Hamlet: the Nature of Men
In the Shakespearean play Hamlet, Hamlet, the tragic hero is a very well developed character. Shakespeare elucidates his strengths and weaknesses by contrasting them with those of Fortinbras, Laertes and Horatio. Whereas Fortinbras is determined, Hamlet is indecisive; whereas Laertes is excused for gambling, drinking and whoring, Hamlet condemns any vice; whereas Horatio exhibits balanced behavior, Hamlet is torn between passion and reason. Through these contrasts Hamlet is able to grow and make wiser decisions, using these other men as examples of how, and how not, to act.
Fortinbras is the prince of Norway. His father was killed in a battle with Hamlet Sr., which resulted in a loss of lands. Fortinbras is determined to regain his fathers lands.
Holding a weak supposal of our worth,
Or thinking by our late dear brother's death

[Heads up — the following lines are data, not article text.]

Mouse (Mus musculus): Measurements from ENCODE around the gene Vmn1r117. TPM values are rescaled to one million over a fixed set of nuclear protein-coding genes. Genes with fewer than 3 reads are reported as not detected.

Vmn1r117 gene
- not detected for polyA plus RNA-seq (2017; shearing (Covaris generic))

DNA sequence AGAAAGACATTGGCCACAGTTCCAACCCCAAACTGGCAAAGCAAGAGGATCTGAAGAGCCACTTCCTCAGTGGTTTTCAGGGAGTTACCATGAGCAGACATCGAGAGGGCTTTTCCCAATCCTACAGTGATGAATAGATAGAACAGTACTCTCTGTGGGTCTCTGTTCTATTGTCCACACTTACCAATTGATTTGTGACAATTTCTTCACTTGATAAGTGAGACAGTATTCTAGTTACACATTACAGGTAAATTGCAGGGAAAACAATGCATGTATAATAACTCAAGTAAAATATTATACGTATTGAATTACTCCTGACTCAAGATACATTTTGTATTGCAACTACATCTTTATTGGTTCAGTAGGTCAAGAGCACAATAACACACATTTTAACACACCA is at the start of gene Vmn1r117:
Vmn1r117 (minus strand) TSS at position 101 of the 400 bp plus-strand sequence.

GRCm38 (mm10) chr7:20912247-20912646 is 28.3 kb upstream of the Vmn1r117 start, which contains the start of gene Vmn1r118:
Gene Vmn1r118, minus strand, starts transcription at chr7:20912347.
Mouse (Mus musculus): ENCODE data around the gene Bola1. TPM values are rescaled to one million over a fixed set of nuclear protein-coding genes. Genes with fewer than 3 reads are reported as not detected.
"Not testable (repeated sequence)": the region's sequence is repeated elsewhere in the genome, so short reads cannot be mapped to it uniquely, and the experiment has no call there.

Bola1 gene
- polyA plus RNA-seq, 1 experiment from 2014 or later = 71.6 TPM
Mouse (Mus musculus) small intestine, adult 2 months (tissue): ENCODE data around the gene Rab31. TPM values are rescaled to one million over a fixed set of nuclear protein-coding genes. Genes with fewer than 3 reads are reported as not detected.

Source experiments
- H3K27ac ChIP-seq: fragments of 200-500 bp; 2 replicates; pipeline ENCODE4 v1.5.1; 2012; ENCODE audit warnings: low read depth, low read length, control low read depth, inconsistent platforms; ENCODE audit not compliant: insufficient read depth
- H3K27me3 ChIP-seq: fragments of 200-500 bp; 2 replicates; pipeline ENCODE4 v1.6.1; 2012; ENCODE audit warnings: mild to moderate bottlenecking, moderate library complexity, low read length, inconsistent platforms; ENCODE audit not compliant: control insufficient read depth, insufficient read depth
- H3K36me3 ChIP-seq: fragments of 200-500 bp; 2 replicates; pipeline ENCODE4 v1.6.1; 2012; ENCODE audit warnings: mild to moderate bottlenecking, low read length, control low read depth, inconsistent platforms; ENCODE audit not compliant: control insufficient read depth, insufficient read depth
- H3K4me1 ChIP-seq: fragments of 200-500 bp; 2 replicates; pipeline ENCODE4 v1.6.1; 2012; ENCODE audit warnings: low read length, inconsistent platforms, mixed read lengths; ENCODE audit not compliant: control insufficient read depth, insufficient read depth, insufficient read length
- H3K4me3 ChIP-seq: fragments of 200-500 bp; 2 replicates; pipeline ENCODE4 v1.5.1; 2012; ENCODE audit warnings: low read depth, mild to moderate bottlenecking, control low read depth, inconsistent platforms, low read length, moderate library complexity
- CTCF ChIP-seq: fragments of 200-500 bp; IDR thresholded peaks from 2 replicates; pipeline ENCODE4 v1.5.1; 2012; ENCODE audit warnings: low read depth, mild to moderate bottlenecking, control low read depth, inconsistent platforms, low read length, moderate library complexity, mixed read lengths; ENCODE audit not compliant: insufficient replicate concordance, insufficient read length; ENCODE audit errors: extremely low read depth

Our state to be disjoint and out of frame,
Colleagued with the dream of his advantage,
He hath not fail'd to pester us with message,
Importing the surrender of those lands
Lost by his father, with all bonds of law,
To our most valiant brother (1.2.17-25).
Fortinbras, sensing that with the death of the king Denmark would be disorganized, has demanded the surrender of the lands lost by his father. He is determined to regain his lands. In contrast Hamlet, who's father was also killed, and who also wants to avenge his father, sits idly by and watches the killer usurp his father's throne, unable to decide when or how to act against the killer.
'Swounds, I should take it: for it cannot be
But I am pigeon-liver'd and lack gall
To make oppression bitter, or ere this
I should have fatted all the region kites
With this slave's offal: bloody, bawdy villain!
Remorseless, treacherous, lecherous,